This week, we had to write a scene of someone reading our completed novel project. I chose to pick my sister Laura’s daughter someday in the future (since she doesn’t have one yet 😉 ). And since my sister loves books, would love a library in her house when she grows up, loves window seats, and wants to name one of her daughters Margaret, I created this character. I’m not sure how much I do or don’t like this story, but here it is.
But I found a gif for this one, and so I’m really excited since I’ve never done a gif before! 🙂
Margaret put the slim book down and looked up, staring past the raindrops running down the panes of the window seat where she was curled up. Her Aunt Rachel had written the book when she was in high school for a Creative Writing class, and when she had finished it, each of her seven younger siblings had gotten their own copy – even though Uncle Peter* was only two months old at the time. Mommy’s copy had been read several times through, and this morning, she had given it to her thirteen-year-old daughter to read. “You’re bored?” Mom had looked at her skeptically and then pulled it off a bookshelf. “Read this. I think you’ll enjoy it. Some of the characters remind me a lot of you.” So a few hours ago Margaret had taken it to the window seat in the library, her favorite spot in the entire house, and begun to read Only.
She did not know what she had expected from the novel, but Margaret knew it was not this. She had imagined something along the lines of a nice story of Jairus and his daughter, just like the beautiful picture in her little sister’s story Bible. But Only was not a picture of a girl laying there with her hair all spread out and Jesus holding her hand. It was a vivid portrayal of a loving father, trying to keep peace and avoid conflict, but finding it inevitably shattering his world. That was Jairus. And then there was his brother-in-law, Mordecai, who had courage and passion, but he stirred up conflict, and his conflict did not just shatter his own world, but the world of others.
Margaret remembered what Mom had said: “Some of the characters remind me a lot of you.” The more Margaret had read, the more she had found hints of herself in Jairus. She was a quiet, precocious girl who loved reading in corners and keeping her desk and dresser drawers organized. Margaret did not like to get into fights with her siblings because was just such a bother to argue, and she preferred to let things go with unheard remarks under her breath. Jairus, too, liked to avoid conflicts and work on keeping the peace. And so what Jairus learned struck her pointedly, that conflicts are not things to avoid, but to choose carefully and deal with courageously. Margaret realized that she while she should not go picking fights like zealous Mordecai, she should certainly not shirk conflict. “Like Jairus found out,” Margaret mused, “there are some things worth standing up for.”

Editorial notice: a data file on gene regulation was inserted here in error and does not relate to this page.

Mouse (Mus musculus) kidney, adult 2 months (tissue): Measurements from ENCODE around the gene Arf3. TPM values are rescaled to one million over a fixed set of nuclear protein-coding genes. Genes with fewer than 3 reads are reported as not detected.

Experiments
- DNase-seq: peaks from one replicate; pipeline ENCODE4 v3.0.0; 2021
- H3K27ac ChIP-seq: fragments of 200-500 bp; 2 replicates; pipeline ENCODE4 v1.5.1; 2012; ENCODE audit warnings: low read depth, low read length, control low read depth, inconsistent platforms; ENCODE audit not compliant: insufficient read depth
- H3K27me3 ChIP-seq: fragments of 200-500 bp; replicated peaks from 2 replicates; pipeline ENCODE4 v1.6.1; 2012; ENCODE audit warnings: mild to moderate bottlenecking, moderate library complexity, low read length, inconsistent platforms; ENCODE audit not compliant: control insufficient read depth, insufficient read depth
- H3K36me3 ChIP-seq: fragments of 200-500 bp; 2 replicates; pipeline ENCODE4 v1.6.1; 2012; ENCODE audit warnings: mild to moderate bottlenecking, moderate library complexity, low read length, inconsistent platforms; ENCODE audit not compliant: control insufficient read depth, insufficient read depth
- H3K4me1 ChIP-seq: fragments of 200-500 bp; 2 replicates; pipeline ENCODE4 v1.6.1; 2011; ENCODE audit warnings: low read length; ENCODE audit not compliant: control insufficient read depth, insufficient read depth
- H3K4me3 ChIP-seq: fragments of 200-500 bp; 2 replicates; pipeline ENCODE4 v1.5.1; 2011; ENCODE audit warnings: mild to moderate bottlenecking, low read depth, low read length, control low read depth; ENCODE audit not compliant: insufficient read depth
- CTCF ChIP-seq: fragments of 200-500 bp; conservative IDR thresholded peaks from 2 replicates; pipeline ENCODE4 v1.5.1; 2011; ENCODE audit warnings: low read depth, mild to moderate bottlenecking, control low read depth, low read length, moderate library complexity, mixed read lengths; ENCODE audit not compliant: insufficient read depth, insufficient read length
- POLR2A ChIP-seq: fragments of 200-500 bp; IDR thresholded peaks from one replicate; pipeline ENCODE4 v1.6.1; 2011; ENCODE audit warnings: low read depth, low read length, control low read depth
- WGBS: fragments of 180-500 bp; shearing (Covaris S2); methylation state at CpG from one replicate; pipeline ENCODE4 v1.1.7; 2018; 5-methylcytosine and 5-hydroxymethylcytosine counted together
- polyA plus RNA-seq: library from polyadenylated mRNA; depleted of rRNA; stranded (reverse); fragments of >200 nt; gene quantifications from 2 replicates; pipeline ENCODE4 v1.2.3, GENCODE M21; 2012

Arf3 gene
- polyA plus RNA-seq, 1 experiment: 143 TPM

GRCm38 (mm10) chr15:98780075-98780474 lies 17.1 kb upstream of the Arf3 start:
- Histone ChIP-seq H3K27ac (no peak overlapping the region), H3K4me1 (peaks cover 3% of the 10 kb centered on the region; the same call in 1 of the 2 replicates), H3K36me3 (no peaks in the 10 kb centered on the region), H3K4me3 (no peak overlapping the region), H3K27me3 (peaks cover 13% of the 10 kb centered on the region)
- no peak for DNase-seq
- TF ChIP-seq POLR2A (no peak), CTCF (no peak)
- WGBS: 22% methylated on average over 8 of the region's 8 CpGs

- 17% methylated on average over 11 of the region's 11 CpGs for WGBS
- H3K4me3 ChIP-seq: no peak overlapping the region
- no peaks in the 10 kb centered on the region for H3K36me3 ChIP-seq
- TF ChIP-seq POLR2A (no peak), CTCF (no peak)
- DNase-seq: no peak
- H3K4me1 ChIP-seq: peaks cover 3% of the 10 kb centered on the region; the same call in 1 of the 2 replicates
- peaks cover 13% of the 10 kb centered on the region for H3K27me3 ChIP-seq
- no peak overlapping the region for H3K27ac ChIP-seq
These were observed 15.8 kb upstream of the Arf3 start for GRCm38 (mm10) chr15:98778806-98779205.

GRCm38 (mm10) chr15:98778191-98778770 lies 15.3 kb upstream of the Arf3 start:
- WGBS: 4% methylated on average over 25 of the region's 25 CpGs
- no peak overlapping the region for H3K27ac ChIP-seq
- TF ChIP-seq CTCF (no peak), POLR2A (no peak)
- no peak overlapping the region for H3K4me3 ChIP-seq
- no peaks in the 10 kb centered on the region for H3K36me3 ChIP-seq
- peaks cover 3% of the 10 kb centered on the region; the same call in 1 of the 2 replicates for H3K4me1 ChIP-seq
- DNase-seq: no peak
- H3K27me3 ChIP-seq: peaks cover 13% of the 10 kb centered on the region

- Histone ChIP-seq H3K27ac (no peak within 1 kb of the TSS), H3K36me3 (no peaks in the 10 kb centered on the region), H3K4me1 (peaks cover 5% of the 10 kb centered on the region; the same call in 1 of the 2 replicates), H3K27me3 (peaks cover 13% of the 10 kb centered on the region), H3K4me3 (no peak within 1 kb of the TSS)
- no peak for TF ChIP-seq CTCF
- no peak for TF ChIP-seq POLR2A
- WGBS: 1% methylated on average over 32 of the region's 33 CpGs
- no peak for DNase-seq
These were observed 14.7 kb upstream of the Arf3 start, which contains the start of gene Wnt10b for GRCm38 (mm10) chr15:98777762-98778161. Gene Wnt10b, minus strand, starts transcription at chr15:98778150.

And the reason you can stand up for things is because you have a firm foundation under you, a reason not to be afraid to get involved in conflict, Margaret observed. Jesus told Jairus, “Don’t be afraid; only believe.” If Jesus is the center and basis of your world, the rest of it will fall into place as it should. And that was another way Jairus was like her. He liked to keep his world properly organized. But then it fell apart, even though he tried hard to keep it together.
“I guess… I guess conflict inevitably hits your life – no matter what you do or who you are – since it’s a fallen world,” Margaret’s brown eyes followed a trickle of rain down to the bottom of the window. “And He’s the only one who can control a world.”
“Meg? Are you in here?” her mom’s voice called.
Margaret pulled aside one of the curtains, “Yeah, Mom?”
“There you are. It’s lunchtime,” Mom stepped into the library and peeked into her daughter’s lair. “How’s Only?”
“I just finished it,” Margaret answered her thoughtfully.
“Great! Did you like it?” the mother inquired cheerfully.
“Mhmm,” the girl nodded. Margaret pushed her curly brown cowlick out of her face. “I think you’re right, Mom. Some of the characters are a lot like me.”
Her mom smiled mischievously. “That’s what I thought when I first read it.”